The Remicade biosimilars are the only ones currently available for purchase in the United States. The Humira biosimilars aren’t available yet because the patent held by Humira’s manufacturer hasn’t expired.
Tofacitinib (Xeljanz) belongs to a class of medications known as Janus kinase (JAK) inhibitors. These drugs block the enzyme JAK, which activates cells of the immune system to produce inflammation.
Xeljanz has been FDA approved since 2012 to treat rheumatoid arthritis (RA) and since 2017 to treat psoriatic arthritis (PsA). In 2018, the FDA also approved it to treat people with moderate-to-severe UC who haven’t responded to TNF blockers.
This drug is the first long-term oral treatment for moderate-to-severe UC. Other drugs require an infusion or injection.
Side effects from Xeljanz include:
- high cholesterol
Researchers are constantly searching for better ways to control UC. Here are a few new treatments under investigation.
A fecal transplant, or stool transplant, is an experimental technique that places healthy bacteria from a donor’s stool into the colon of someone with UC. The idea may sound unappealing, but the good bacteria help heal damage from UC and restore a healthy balance of germs in the gut.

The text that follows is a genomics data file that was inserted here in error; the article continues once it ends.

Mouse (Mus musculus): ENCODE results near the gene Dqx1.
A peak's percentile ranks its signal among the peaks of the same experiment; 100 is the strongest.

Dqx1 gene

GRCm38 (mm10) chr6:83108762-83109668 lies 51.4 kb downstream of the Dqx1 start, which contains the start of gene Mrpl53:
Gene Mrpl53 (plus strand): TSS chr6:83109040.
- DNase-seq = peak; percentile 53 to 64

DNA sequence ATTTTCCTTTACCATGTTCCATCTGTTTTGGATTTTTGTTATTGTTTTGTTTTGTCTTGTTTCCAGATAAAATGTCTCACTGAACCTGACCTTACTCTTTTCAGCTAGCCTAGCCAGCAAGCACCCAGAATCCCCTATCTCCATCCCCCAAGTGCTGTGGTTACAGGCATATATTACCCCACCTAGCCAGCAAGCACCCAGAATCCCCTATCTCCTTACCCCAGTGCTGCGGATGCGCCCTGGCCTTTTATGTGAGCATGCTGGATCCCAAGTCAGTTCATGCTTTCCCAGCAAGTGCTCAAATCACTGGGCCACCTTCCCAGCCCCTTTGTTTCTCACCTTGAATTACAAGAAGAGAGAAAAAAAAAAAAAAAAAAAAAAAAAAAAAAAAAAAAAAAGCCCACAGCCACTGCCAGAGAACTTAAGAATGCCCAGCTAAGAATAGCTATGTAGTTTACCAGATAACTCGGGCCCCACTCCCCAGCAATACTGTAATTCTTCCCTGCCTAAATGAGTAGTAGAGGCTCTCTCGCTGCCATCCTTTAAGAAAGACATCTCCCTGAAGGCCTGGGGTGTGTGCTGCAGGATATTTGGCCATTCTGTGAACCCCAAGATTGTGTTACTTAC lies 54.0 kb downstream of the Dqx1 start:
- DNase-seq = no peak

Stem cell therapy
Stem cells are the young cells that grow into all of the various cells and tissues in our bodies. They have the potential to heal all kinds of damage if we harness and use them correctly.
In UC, stem cells may alter the immune system in a way that helps bring down inflammation and heal damage.
Doctors have a wider range of treatment options for UC than ever before. Even with so many drugs, some people have trouble finding one that works for them.
Researchers are constantly studying new treatment approaches in clinical trials. Joining one of these studies can give you access to a drug before it’s available to the public. Ask the doctor who treats your UC if a clinical trial in your area might be a good fit for you.
The outlook for people with UC is much better today, thanks to new drugs that can calm intestinal inflammation. If you’ve tried a drug and it didn’t help you, know that other options may improve your symptoms.
Be persistent, and work closely with your doctor to find a therapy that ultimately works for you.